When it comes to the grantseeker journey, experiences do really matter.
Why? A positive experience with your organisation can build affinity, improve the quality of submissions you receive and make it easier for your application review panel to make good decisions.
A bad experience, such as a shoddy application form, can send applicants slithering away, produce incomplete and low-quality submissions and put your organisation in a bad light.
So, how can you make your grant application form the best it can possibly be? What should you consider when thinking about the applicant experience?
Read our suggestions below for best practices on creating a really good application form.
7 Tips on how to build a great application form
1. Identify the information you need
The first step in creating a superb grant application form is to figure out the details you need. Every grant application has its requirements.
Knowing what you want and spelling it out in the application form clearly ensures your applicants don’t provide irrelevant information. This way, everyone’s time is saved and your review team can focus on what matters to make their decision.
A grant application form can have any of the following requirements:
- The applicant’s details such as the individual or organisation’s name, identification number, contact information, mission statement, portfolio and past record.
- Details about the applicant’s proposal such:
- Proposed plan
- Plans for sustainability upon exhaustion of funds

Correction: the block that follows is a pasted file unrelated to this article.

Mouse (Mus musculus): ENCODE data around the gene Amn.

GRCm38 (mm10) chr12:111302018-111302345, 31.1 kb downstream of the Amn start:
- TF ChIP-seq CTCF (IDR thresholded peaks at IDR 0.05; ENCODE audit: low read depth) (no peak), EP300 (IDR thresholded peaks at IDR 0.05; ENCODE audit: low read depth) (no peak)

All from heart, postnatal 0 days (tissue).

- Outcome reporting plans to track the success and influence of their efforts.
- Demographic data in line with your organisation’s inclusivity goals
Collecting the information you need is crucial to the success of your entire grantmaking process because it:
- Ensures that you meet requirements, whether legal or operational
- Indicates your applicants’ accordance with your eligibility criteria
- Provides insight into whether the applicant has a fair grasp of their own proposal and mission
2. Prioritise diversity, equity and inclusion (DEI)
In a world troubled by countless forms of injustice, philanthropy has taken a bold step towards a more equitable state of affairs. But even in the bid to do good, funding organisations, being run by humans, are prone to various forms of bias in the process.
Most grantmakers have value statements that address diversity, equity and inclusion, but according to this survey, only 34% of respondents report that their grantmaking organisations have clear practices that support diversity, equity and inclusion.
To ensure you create the best grant application form that truly prioritises diversity, equity and inclusion, some practices are imperative.
The first is to create an accessible, easy online form and application process. The use of paper forms for grant applications is gradually becoming a thing of the past. Besides the uncool feel, there is the risk of misplacing the hard copies or failing to provide fair access to all applicants.
To better emphasise DEI, it’s a good idea to make use of reputable grant management tools that are designed with fairness in mind. In this regard, Good Grants is fiercely leading the charge, thanks to its array of features aimed at eliminating bias with accessible software for all participants.
Some of these features that promote DEI include:
- Multi-lingual readiness
- Mobile-friendly access
- Ability to hide details that might influence decision-makers
- Compliance with WCAG 2.1 AA Standards for web content accessibility
Another practice to accentuate DEI when creating a grant application form is to give the applicants the option to disclose sensitive demographic data such as religion, race, health status, sexual orientation, etc.
Diversity, equity and inclusion matter even beyond the grant application form-creation stage. Learn more about how to build DEI into your grantmaking.